Healing Hugs

Jennifer Randall, Reporter

A new study suggests that reaching out and touching someone, consensually, can reduce bad feeling associated with the typical ups and downs of social interactions. The study came from the department of phycology at Carnegie Mellon University which was published this week in PLOS ONE. It looked at the social interactions of over 400 people in two weeks. The number of hugs a person gave or received revealed a link between moods, physical interactions, conflicts, and emotional states.  

Hugging helped people felt better after conflicts or a negative event during their day, the study reads. The effect was seen across all genders and ages in the study, but women were reported to give and receive more hugs than men.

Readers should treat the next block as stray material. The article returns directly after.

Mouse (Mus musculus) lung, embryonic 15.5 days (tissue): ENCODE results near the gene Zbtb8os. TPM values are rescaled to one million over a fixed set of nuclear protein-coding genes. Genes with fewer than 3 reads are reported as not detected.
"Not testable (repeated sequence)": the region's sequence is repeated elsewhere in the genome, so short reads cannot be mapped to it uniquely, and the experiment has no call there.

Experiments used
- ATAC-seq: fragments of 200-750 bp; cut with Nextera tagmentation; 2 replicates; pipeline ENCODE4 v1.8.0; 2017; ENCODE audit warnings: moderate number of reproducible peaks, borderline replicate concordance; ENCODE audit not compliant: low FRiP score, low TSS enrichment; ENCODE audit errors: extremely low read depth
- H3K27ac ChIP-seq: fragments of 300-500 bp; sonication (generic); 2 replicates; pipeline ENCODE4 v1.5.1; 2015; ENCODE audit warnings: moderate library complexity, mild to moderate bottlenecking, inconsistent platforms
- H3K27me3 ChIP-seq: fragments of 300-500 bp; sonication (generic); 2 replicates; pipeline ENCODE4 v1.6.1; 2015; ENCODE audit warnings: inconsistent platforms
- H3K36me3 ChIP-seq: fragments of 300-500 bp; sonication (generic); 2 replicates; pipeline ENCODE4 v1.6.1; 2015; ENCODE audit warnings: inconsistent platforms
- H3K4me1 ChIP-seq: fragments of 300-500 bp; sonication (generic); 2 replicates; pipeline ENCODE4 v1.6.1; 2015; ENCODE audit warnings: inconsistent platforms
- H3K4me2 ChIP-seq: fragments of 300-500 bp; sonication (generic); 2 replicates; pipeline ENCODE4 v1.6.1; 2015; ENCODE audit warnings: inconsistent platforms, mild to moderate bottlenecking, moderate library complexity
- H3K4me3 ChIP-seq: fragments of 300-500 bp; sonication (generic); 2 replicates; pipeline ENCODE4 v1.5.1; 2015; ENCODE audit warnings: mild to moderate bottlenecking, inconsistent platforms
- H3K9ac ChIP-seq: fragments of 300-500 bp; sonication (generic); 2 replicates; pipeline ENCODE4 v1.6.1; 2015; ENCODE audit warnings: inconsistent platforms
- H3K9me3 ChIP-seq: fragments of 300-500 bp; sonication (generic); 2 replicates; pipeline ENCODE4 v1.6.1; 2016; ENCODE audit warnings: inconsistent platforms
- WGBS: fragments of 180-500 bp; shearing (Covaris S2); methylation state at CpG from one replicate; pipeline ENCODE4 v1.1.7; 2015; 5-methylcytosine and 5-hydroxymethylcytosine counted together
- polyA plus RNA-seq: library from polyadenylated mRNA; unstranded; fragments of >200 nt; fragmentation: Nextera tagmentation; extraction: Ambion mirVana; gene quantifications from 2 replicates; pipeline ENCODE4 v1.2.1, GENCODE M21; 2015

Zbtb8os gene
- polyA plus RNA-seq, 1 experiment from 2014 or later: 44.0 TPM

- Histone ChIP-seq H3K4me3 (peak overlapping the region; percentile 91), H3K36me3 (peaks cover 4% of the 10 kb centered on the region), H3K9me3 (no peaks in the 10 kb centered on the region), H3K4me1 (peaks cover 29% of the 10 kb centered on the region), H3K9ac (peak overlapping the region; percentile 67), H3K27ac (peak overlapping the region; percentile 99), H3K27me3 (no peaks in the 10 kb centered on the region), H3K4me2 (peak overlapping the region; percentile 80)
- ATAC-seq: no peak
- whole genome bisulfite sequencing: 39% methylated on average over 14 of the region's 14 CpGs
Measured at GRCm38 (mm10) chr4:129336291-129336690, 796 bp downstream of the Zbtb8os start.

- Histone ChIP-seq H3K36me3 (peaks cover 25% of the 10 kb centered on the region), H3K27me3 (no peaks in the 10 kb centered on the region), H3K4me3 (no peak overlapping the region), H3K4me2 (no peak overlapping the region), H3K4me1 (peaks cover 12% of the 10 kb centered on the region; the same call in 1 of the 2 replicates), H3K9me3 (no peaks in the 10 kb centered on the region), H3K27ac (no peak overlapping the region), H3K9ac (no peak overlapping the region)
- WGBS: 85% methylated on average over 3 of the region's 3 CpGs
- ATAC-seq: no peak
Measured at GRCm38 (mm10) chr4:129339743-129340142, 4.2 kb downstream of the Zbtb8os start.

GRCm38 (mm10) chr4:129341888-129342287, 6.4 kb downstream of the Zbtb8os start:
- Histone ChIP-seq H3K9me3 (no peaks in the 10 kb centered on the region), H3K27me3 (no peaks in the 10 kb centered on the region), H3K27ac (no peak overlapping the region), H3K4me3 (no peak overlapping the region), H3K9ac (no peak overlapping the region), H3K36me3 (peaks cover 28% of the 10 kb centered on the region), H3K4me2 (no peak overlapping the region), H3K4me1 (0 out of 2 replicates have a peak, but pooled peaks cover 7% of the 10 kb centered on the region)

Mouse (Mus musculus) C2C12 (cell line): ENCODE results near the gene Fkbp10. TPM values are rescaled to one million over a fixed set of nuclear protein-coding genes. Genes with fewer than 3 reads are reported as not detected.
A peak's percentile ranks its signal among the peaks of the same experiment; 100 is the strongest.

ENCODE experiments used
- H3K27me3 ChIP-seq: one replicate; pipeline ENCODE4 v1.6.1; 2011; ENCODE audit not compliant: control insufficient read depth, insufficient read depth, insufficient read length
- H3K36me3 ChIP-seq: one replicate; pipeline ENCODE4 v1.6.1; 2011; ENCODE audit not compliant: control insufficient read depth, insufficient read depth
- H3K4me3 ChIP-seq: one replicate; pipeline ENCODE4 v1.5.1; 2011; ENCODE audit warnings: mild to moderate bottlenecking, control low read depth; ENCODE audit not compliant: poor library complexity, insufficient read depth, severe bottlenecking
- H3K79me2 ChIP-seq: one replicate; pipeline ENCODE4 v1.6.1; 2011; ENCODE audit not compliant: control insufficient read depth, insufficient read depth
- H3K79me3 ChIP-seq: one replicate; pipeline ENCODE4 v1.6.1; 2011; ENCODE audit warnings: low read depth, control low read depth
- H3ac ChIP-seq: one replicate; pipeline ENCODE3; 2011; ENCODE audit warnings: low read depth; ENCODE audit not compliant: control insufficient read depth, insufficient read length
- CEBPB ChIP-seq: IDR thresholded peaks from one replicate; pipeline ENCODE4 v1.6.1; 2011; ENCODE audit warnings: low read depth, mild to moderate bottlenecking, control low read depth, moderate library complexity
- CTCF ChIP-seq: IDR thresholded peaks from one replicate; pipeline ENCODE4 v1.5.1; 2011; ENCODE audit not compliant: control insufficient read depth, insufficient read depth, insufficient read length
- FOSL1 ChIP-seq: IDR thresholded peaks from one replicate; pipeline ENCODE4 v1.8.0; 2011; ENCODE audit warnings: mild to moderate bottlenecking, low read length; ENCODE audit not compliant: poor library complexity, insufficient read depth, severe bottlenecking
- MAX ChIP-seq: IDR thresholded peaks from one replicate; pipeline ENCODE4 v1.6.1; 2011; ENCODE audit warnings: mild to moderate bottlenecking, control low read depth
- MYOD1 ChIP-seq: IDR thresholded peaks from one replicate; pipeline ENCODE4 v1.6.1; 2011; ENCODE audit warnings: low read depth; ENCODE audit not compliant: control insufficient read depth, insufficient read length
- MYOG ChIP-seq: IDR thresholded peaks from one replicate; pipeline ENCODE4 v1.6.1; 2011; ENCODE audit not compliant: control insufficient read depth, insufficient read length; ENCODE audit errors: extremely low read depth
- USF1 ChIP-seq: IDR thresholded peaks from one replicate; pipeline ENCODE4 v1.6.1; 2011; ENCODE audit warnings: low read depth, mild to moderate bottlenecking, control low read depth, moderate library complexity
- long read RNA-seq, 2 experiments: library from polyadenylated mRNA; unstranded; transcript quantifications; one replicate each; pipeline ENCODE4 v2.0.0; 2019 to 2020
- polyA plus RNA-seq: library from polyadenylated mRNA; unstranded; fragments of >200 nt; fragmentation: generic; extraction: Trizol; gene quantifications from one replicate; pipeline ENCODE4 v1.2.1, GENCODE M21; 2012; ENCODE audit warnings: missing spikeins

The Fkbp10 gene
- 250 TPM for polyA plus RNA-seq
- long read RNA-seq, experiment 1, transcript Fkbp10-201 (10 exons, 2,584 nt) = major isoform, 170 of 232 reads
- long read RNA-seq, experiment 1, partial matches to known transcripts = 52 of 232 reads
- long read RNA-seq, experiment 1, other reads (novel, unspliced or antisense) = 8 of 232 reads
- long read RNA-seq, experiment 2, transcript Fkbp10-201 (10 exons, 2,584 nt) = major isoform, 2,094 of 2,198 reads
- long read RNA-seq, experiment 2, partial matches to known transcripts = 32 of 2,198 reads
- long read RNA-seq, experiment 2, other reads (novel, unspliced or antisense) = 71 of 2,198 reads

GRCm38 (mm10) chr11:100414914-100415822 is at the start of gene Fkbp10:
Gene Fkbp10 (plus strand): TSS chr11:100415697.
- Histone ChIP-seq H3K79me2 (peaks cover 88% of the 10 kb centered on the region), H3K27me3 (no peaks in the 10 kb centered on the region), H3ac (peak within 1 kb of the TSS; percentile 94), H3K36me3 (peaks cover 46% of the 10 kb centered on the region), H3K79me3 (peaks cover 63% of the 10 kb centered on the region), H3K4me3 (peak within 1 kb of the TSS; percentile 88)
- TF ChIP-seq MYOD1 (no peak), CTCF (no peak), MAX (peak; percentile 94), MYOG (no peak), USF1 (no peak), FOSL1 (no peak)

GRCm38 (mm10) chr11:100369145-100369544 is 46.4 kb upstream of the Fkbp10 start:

“Our results are consistent with the conclusion that both men and women may benefit equally from being hugged on days when conflict occurs,” says the study. It did not seem to matter in the study if the huggers were in a romantic or platonic relationship at the time of the hug.  

The study itself was authored by Michael Murphy. He says that the research can be improved upon by finding out what kind of social partners give the hug. A hug from mom would feel different than a hug from a stranger or someone you were just arguing with.  

Either way, there isn’t a downside to hugging seen yet.